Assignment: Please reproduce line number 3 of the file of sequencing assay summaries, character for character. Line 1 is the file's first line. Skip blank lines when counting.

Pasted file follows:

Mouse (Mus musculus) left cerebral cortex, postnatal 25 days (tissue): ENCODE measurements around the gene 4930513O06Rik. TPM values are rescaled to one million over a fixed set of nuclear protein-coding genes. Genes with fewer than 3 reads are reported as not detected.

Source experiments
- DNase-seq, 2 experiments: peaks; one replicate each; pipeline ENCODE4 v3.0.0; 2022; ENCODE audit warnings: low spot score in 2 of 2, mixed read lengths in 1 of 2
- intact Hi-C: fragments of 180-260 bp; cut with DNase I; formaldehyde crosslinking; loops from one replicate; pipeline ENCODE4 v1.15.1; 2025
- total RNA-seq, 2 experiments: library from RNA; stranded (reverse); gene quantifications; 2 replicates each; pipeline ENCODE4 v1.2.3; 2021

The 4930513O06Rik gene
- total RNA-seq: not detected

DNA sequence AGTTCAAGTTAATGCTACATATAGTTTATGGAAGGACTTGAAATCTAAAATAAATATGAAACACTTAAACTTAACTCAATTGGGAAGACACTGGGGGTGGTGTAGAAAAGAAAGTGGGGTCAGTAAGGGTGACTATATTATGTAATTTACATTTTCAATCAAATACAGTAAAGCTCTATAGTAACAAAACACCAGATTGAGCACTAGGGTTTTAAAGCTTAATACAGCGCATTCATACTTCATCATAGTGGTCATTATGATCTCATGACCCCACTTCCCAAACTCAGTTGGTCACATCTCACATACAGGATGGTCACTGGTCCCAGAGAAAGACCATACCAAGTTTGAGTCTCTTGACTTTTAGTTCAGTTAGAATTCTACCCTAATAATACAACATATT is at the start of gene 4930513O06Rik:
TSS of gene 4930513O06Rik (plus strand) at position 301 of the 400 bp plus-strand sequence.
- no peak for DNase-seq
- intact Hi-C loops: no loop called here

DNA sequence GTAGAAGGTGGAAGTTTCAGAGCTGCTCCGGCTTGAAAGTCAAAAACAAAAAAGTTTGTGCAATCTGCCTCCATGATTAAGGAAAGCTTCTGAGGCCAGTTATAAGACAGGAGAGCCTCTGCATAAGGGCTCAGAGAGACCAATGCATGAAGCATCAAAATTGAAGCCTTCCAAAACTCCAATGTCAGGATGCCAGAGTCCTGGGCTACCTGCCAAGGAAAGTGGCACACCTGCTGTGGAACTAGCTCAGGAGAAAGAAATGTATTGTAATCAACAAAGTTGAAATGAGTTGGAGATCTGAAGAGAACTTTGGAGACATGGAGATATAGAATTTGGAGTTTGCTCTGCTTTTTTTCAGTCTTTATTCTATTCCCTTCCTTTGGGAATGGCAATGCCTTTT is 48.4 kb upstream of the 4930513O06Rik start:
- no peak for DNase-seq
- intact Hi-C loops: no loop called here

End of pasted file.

- DNase-seq, 2 experiments: peaks; one replicate each; pipeline ENCODE4 v3.0.0; 2022; ENCODE audit warnings: low spot score in 2 of 2, mixed read lengths in 1 of 2